Ella

Harry Potter is a huge part of my childhood and is one of the reasons that I’m glad I was born in the 90’s. I’ve read all of them time and time again and still enjoy them as much as I did as a child. To this day, watching Harry Potter films or visiting places like The Wizarding World of Harry Potter makes me sad that there are no more books to come. As you can see from my photo, my Harry Potter books have been well loved by me and both my siblings. I think JK Rowling is brilliant and admire her for creating an entire world that swept people from all ages, all countries and all backgrounds off their feet. I’ll definitely be reading the books to my children one day!

Ben

My favourite book is Simple, by Yotam Ottolenghi. This is slightly rogue I know, but I thought I’d share a cookbook for my favourite book. The simple reason for this being that few things on this planet give me more pleasure than cooking for people.

To me, food represents encompassing and wholesome experiences. It’s sharing and socialising with others - from loved ones to complete strangers, it’s triggering the fondest of memories, it’s the foundations of culture, it’s putting a smile people’s faces, it’s an outlet of creative expression and it’s quite often the highlight of my day.

In my humble onion, Yotam Ottolenghi is the king of the culinary world, and ‘Simple’ is his latest masterpiece. It’s packed with explosive and subtle flavor combinations that are all undeniably-Ottoleghi, encouraging big spreads made for sharing. From the delicious food through to the stunning photography and minimal design, Simple is truly a work of art. Give me a shout if you want any of the recipes!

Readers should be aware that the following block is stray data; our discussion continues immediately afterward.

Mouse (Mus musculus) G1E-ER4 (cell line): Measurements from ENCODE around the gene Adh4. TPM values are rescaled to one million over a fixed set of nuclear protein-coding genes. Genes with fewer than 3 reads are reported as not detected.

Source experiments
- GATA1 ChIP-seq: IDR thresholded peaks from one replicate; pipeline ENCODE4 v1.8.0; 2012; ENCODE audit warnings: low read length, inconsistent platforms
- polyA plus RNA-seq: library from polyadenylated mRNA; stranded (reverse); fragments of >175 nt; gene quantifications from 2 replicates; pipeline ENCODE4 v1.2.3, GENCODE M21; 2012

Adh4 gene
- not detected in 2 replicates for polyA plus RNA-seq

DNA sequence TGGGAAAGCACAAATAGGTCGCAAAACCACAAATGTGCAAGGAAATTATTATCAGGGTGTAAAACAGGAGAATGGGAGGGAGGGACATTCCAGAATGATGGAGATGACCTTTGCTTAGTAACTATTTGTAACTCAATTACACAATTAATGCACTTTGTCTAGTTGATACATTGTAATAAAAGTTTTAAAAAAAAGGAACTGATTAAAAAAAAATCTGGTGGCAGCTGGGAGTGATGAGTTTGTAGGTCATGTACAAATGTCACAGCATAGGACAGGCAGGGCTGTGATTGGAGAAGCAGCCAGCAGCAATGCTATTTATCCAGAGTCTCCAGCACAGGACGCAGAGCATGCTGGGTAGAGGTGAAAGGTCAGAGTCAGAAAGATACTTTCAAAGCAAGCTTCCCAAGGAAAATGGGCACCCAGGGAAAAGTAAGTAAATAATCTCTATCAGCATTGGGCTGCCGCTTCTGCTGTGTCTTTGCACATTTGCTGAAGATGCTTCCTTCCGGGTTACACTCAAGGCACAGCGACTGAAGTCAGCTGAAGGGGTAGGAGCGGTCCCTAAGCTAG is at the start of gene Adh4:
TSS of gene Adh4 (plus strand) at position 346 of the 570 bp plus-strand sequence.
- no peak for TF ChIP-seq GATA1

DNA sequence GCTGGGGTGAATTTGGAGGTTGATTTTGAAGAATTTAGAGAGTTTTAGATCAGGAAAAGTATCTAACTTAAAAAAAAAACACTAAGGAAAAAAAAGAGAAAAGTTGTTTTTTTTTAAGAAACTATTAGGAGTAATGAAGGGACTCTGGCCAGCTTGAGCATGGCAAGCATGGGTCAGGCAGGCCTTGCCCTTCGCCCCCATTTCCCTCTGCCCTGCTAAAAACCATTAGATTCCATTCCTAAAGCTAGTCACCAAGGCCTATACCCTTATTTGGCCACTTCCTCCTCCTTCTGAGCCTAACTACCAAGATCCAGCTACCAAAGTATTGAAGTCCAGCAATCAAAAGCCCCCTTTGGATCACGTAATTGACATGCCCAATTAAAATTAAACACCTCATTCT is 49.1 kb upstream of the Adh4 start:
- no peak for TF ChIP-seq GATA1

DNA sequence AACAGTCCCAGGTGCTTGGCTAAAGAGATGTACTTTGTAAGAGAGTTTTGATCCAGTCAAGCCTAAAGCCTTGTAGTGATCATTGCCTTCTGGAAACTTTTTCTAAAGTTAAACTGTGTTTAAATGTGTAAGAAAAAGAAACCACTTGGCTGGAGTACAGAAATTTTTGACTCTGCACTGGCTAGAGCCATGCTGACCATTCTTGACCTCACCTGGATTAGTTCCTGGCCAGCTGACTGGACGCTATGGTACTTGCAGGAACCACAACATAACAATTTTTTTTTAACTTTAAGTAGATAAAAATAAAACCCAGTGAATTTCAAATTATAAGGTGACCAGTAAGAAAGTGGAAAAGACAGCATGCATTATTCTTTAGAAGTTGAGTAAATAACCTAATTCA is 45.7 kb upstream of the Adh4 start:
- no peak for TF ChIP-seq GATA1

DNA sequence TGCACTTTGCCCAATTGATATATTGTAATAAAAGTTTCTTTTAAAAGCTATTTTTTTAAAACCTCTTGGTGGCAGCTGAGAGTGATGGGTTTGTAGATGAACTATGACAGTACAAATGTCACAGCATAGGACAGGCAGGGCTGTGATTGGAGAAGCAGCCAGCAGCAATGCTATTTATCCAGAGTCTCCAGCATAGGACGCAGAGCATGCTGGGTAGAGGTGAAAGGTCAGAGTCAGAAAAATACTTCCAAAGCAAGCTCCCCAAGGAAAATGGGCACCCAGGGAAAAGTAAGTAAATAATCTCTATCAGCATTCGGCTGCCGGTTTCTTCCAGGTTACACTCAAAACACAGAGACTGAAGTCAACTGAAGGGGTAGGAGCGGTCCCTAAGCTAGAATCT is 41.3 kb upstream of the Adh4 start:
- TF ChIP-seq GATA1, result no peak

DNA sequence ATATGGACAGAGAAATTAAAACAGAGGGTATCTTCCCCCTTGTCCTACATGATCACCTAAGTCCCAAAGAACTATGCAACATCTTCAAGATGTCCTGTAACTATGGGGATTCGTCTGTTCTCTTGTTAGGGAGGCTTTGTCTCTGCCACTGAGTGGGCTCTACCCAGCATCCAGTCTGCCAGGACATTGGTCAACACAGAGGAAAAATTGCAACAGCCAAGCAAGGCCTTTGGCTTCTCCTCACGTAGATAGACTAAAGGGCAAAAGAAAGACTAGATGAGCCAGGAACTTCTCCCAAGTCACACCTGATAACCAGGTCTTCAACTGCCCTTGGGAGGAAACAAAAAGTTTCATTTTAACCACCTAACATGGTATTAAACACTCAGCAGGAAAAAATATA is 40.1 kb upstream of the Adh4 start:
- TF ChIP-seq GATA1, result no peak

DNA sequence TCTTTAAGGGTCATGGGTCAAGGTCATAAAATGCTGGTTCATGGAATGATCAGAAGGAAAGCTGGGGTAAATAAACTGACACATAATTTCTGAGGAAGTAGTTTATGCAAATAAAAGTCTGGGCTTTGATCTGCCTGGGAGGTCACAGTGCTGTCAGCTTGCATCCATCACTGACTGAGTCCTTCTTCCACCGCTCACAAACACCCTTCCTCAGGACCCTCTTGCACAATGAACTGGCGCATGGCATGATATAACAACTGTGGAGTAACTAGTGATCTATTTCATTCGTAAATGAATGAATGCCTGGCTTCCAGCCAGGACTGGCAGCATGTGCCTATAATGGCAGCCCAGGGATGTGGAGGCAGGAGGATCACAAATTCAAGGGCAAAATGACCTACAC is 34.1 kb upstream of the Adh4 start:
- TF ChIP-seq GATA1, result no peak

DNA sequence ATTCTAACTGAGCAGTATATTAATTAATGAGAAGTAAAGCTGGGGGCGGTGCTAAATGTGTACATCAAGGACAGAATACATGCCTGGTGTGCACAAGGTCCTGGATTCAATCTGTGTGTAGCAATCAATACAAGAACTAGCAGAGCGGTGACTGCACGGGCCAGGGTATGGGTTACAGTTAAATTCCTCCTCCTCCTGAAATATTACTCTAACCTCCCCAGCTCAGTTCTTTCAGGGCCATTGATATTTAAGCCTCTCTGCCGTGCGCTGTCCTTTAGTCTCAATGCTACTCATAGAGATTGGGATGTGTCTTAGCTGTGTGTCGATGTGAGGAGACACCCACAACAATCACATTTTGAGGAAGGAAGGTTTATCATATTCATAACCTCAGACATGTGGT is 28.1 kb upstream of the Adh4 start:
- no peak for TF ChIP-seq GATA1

Tagged with: B2B PR agency Manchester , PR, World Book Day

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Futurebuild 2019 – what we thought



Although it has gone by a few monikers, the basis of Futurebuild has remained the same over the years – the number one destination to explore and tackle the biggest challenges impacting the built environment. In fact, Futurebuild believes its new identity reaffirms its commitment to championing true innovation and sustainability across the built environment. That’s why every year we try and visit the exhibition to allows to get ahead of the curve when it comes to all things construction.